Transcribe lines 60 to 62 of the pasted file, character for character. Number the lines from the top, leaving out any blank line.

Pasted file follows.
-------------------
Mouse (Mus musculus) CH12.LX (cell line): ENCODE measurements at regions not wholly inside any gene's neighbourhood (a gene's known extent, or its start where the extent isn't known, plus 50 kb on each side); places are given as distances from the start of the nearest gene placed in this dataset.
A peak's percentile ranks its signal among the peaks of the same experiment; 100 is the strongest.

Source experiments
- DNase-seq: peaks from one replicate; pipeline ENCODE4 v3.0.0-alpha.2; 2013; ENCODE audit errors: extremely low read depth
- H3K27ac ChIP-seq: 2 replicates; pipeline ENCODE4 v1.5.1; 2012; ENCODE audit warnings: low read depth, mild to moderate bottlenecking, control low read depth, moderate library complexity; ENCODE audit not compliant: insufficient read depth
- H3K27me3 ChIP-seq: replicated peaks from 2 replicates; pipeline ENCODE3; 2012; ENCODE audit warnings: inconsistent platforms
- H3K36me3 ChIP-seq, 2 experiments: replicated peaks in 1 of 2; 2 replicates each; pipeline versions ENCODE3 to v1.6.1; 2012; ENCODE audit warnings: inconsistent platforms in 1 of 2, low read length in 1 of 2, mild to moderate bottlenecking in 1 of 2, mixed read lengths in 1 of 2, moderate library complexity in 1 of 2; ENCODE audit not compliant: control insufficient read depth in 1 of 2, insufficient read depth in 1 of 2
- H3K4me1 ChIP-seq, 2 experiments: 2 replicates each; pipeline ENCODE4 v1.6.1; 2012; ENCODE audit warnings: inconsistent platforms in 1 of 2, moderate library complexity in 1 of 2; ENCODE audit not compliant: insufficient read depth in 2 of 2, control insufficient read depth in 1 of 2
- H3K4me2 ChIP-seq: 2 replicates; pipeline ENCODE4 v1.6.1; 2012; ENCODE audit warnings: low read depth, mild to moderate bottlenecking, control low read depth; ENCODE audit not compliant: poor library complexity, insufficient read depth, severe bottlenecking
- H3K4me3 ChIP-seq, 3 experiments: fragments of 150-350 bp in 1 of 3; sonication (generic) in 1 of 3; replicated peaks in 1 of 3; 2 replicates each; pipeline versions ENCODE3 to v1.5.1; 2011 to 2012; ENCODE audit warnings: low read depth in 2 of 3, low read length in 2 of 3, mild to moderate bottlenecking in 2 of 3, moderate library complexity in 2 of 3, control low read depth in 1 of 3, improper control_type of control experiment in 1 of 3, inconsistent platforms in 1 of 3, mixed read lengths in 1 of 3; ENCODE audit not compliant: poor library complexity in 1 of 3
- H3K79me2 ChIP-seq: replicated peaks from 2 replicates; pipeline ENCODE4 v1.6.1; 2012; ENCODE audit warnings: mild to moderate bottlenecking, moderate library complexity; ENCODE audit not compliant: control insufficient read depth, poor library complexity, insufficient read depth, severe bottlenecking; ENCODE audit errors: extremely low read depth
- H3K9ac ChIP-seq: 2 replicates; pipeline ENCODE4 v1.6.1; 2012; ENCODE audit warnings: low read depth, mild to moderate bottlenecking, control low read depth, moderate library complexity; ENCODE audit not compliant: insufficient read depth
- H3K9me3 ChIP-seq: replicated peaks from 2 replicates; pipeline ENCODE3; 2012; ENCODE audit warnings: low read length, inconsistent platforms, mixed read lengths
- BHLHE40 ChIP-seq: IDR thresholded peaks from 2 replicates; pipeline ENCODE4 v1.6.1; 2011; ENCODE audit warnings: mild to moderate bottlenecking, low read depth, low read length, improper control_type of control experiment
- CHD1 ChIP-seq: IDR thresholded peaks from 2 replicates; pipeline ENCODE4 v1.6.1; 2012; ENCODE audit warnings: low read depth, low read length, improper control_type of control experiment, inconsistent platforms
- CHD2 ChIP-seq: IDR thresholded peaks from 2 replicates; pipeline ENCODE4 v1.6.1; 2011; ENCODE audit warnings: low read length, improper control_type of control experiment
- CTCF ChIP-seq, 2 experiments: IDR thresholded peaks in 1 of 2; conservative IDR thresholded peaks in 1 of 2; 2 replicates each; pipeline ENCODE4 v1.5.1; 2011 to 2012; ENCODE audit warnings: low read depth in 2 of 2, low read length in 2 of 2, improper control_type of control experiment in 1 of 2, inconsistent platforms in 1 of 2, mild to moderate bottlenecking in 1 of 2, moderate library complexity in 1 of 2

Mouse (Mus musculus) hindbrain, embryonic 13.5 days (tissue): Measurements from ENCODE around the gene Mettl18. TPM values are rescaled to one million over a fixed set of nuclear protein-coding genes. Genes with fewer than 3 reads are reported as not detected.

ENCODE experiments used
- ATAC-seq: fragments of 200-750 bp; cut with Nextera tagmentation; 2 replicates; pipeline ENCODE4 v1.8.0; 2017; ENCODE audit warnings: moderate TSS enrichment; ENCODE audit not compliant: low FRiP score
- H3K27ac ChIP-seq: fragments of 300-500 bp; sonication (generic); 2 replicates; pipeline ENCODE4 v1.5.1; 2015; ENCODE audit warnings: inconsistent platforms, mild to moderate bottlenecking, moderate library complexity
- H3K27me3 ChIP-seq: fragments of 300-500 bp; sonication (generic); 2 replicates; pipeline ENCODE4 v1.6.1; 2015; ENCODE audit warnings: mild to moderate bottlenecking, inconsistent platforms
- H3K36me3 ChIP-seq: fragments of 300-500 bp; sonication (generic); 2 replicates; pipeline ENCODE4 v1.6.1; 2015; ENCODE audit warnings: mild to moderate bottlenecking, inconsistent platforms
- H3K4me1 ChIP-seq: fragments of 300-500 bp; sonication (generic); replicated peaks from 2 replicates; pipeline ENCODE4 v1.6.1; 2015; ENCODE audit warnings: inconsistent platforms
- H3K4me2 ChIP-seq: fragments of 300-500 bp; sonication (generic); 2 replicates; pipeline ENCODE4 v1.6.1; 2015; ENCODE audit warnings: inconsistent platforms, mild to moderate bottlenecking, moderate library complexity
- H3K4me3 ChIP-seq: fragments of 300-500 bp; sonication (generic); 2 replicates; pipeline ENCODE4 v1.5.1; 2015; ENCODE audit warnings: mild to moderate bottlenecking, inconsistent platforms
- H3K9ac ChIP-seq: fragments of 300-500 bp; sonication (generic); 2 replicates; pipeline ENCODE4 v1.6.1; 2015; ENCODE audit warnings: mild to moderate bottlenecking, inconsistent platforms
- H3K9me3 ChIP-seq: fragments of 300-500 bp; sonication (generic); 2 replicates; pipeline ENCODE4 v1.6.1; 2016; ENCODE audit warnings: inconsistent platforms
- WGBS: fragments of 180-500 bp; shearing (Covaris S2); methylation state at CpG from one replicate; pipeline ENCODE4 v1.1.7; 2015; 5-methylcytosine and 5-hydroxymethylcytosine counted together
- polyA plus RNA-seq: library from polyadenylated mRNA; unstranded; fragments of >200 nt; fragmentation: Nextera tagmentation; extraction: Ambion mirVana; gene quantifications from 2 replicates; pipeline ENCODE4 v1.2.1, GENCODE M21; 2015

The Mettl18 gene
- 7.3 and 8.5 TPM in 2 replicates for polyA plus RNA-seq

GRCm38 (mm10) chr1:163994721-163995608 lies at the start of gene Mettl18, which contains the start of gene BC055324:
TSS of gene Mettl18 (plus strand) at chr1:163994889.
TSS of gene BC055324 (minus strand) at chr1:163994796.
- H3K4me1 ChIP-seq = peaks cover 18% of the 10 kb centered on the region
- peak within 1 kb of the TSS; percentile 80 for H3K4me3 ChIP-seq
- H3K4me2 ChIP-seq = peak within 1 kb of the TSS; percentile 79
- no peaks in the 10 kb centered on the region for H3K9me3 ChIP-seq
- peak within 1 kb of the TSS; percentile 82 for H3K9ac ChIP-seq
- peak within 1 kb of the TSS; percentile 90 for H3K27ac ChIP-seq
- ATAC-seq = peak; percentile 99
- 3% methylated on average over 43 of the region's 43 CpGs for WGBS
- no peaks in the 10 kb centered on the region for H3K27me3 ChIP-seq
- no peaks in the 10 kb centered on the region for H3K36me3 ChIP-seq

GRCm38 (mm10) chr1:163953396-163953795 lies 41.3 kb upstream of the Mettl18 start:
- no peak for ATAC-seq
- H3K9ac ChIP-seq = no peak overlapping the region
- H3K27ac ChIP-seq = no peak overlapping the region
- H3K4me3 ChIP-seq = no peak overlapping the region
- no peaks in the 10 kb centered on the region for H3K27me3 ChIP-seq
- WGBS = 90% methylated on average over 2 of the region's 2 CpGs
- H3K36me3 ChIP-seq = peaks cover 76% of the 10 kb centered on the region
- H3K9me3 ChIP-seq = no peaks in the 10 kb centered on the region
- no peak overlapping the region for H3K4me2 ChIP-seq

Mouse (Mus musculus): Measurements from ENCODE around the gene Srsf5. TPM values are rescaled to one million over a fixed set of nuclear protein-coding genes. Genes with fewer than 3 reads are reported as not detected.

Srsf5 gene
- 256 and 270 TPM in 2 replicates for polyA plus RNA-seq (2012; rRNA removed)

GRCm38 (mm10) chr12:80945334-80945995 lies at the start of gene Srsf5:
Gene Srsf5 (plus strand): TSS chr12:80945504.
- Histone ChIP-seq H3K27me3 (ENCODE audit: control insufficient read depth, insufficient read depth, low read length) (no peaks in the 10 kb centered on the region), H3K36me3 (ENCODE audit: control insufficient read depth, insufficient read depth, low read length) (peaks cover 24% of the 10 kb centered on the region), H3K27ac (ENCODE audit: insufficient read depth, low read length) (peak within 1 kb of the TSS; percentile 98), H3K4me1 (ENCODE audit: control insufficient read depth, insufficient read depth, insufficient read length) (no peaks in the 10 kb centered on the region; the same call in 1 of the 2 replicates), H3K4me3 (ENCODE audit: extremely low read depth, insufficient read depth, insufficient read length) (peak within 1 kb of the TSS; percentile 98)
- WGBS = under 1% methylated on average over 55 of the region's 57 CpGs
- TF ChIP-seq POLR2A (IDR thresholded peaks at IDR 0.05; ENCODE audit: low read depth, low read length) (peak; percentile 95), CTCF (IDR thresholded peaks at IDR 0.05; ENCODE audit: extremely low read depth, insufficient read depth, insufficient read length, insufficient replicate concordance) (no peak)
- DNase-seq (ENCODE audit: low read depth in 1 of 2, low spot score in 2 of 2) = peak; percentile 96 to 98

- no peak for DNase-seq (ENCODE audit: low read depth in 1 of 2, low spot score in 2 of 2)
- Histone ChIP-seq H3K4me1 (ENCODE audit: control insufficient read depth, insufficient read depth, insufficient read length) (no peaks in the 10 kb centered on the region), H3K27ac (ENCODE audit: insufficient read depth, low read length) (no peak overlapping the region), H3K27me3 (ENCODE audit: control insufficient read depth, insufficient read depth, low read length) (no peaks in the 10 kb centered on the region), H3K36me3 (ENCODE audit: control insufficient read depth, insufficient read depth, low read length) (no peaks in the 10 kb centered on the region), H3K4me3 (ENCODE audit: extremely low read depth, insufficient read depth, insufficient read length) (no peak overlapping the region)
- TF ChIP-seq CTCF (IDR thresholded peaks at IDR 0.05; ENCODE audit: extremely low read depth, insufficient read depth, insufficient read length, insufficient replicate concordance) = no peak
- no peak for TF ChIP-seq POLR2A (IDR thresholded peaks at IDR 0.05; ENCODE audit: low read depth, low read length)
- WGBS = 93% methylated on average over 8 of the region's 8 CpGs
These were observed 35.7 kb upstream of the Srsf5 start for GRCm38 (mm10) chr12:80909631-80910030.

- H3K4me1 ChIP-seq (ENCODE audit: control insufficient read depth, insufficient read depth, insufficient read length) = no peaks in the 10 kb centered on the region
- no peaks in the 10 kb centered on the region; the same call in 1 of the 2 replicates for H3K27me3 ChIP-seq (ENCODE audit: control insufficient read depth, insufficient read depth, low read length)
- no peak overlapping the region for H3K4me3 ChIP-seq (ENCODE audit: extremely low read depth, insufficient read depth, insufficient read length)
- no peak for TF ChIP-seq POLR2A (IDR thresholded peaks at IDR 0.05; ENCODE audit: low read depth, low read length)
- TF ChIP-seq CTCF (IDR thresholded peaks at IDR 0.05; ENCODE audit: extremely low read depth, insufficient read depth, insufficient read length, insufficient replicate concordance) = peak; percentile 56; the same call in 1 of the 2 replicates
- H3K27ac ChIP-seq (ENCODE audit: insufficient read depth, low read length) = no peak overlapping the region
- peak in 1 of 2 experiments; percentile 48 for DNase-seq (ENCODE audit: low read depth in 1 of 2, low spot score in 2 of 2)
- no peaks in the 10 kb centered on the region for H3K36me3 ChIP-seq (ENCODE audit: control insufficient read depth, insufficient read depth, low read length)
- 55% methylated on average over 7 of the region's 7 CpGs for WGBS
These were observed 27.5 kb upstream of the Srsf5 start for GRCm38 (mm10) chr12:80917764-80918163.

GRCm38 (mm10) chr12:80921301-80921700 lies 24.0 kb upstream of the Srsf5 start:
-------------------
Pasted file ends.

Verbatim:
Gene Srsf5 (plus strand): TSS chr12:80945504.
- Histone ChIP-seq H3K27me3 (ENCODE audit: control insufficient read depth, insufficient read depth, low read length) (no peaks in the 10 kb centered on the region), H3K36me3 (ENCODE audit: control insufficient read depth, insufficient read depth, low read length) (peaks cover 24% of the 10 kb centered on the region), H3K27ac (ENCODE audit: insufficient read depth, low read length) (peak within 1 kb of the TSS; percentile 98), H3K4me1 (ENCODE audit: control insufficient read depth, insufficient read depth, insufficient read length) (no peaks in the 10 kb centered on the region; the same call in 1 of the 2 replicates), H3K4me3 (ENCODE audit: extremely low read depth, insufficient read depth, insufficient read length) (peak within 1 kb of the TSS; percentile 98)
- WGBS = under 1% methylated on average over 55 of the region's 57 CpGs